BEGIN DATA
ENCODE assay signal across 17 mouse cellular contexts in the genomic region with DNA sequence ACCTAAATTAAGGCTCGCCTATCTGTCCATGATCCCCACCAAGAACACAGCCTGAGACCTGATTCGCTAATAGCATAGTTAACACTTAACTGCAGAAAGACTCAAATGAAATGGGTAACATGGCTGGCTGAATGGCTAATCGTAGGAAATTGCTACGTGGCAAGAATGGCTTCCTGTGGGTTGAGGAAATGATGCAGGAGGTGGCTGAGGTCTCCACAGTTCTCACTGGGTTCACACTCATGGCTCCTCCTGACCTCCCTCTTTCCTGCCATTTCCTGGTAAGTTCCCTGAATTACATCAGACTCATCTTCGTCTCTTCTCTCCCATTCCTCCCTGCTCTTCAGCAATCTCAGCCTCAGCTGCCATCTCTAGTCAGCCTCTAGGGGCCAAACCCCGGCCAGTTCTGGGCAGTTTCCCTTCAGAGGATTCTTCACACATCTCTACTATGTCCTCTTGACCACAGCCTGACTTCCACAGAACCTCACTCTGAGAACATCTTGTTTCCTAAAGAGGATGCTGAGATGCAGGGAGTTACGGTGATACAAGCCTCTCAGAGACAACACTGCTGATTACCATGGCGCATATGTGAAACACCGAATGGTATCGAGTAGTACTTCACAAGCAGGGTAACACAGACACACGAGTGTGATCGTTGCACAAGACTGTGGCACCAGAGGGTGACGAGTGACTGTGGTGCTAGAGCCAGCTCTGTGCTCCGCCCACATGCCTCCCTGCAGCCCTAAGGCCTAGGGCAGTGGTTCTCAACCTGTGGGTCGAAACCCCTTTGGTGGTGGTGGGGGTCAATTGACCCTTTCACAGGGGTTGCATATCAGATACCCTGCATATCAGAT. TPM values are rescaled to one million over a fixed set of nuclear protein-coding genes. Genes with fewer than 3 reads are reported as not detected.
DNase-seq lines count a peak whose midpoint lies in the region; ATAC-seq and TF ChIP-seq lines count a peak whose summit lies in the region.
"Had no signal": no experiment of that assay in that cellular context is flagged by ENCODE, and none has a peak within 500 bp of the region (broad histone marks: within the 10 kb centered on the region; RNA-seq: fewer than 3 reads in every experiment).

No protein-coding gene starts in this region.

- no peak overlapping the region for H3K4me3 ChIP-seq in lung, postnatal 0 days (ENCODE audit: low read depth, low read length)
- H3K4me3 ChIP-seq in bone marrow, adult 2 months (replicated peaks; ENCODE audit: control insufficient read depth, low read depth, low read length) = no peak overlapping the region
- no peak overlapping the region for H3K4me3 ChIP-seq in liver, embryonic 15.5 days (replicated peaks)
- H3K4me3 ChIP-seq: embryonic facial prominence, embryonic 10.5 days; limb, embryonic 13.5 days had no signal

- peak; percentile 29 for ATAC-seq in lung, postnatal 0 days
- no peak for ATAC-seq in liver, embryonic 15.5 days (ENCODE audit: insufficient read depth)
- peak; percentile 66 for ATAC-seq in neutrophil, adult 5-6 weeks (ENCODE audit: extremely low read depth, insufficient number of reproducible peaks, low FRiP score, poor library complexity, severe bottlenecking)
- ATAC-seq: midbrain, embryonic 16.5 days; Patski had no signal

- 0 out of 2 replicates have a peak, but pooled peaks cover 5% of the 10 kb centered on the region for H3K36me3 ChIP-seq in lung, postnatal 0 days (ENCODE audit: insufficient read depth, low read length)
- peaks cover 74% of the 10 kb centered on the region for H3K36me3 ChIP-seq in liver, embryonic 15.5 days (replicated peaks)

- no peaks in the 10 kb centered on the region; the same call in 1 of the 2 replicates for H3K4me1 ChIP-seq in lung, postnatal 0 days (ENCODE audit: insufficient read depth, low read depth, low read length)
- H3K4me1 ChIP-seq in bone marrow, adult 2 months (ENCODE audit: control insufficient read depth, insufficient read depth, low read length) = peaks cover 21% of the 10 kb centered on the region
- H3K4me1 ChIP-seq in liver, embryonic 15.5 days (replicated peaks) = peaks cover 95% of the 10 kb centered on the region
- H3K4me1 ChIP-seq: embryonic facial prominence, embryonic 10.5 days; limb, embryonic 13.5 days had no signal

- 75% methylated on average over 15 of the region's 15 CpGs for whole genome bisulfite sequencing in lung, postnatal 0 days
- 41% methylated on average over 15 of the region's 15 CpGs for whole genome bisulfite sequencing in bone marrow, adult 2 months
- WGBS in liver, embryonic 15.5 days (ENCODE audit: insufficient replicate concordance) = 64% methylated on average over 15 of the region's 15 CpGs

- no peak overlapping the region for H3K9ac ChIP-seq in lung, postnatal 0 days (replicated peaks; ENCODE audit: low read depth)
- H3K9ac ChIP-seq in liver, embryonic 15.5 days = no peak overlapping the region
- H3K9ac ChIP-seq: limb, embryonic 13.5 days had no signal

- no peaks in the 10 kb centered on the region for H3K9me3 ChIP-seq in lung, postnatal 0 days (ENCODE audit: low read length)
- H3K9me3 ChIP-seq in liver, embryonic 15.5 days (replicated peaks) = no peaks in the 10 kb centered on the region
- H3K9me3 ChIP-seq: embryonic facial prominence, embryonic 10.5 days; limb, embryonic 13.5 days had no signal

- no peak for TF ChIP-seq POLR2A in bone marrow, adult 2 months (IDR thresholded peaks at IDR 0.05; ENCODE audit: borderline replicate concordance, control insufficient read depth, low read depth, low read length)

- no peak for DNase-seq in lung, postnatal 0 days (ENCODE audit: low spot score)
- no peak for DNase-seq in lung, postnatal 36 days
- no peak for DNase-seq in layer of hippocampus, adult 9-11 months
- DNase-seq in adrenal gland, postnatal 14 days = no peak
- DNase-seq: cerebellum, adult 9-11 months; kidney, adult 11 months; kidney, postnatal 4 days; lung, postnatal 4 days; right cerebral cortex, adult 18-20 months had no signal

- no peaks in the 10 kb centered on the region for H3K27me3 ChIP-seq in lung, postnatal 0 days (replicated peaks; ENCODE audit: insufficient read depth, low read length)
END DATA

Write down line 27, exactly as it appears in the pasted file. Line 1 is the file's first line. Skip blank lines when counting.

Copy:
- H3K9me3 ChIP-seq: embryonic facial prominence, embryonic 10.5 days; limb, embryonic 13.5 days had no signal